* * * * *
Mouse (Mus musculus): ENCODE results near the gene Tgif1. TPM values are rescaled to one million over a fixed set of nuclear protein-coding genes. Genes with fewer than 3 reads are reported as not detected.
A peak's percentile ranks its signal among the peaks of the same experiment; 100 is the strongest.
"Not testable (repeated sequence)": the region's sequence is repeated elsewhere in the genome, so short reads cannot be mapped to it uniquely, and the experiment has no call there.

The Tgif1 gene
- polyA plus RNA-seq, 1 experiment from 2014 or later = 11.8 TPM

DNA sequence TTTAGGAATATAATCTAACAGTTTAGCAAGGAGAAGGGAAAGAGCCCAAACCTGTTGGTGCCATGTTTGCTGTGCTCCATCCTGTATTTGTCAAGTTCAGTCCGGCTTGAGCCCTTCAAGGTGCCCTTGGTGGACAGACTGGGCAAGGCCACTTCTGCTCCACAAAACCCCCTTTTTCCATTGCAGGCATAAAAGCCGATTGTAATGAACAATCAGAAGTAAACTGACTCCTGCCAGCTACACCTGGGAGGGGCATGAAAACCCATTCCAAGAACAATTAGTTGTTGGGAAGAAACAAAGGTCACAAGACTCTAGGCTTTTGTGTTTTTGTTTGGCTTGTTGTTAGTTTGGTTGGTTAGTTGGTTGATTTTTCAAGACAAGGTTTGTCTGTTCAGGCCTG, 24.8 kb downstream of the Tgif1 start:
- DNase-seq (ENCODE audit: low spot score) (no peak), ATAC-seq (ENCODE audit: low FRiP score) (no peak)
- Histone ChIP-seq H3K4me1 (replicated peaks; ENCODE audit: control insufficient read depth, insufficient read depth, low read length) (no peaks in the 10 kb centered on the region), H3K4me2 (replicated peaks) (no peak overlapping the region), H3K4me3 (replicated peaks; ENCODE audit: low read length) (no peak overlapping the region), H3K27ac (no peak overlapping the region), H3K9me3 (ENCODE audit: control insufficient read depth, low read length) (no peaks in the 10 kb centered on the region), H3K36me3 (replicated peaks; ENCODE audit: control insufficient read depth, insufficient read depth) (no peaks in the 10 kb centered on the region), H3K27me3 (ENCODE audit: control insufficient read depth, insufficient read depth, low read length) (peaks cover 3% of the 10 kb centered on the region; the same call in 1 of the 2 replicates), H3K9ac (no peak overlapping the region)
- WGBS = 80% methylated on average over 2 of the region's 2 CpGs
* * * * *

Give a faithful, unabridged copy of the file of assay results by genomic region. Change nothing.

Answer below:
Mouse (Mus musculus): ENCODE results near the gene Tgif1. TPM values are rescaled to one million over a fixed set of nuclear protein-coding genes. Genes with fewer than 3 reads are reported as not detected.
A peak's percentile ranks its signal among the peaks of the same experiment; 100 is the strongest.
"Not testable (repeated sequence)": the region's sequence is repeated elsewhere in the genome, so short reads cannot be mapped to it uniquely, and the experiment has no call there.

The Tgif1 gene
- polyA plus RNA-seq, 1 experiment from 2014 or later = 11.8 TPM

DNA sequence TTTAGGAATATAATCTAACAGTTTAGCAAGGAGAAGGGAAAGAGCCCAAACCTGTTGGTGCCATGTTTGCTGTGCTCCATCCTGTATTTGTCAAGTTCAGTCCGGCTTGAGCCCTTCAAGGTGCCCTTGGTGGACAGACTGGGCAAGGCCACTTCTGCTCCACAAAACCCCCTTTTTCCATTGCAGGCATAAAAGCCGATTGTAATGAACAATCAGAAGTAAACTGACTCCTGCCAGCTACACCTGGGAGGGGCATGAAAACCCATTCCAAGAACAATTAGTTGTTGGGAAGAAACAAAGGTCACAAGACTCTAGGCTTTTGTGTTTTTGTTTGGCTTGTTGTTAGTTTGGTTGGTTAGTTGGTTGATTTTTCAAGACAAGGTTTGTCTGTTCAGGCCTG, 24.8 kb downstream of the Tgif1 start:
- DNase-seq (ENCODE audit: low spot score) (no peak), ATAC-seq (ENCODE audit: low FRiP score) (no peak)
- Histone ChIP-seq H3K4me1 (replicated peaks; ENCODE audit: control insufficient read depth, insufficient read depth, low read length) (no peaks in the 10 kb centered on the region), H3K4me2 (replicated peaks) (no peak overlapping the region), H3K4me3 (replicated peaks; ENCODE audit: low read length) (no peak overlapping the region), H3K27ac (no peak overlapping the region), H3K9me3 (ENCODE audit: control insufficient read depth, low read length) (no peaks in the 10 kb centered on the region), H3K36me3 (replicated peaks; ENCODE audit: control insufficient read depth, insufficient read depth) (no peaks in the 10 kb centered on the region), H3K27me3 (ENCODE audit: control insufficient read depth, insufficient read depth, low read length) (peaks cover 3% of the 10 kb centered on the region; the same call in 1 of the 2 replicates), H3K9ac (no peak overlapping the region)
- WGBS = 80% methylated on average over 2 of the region's 2 CpGs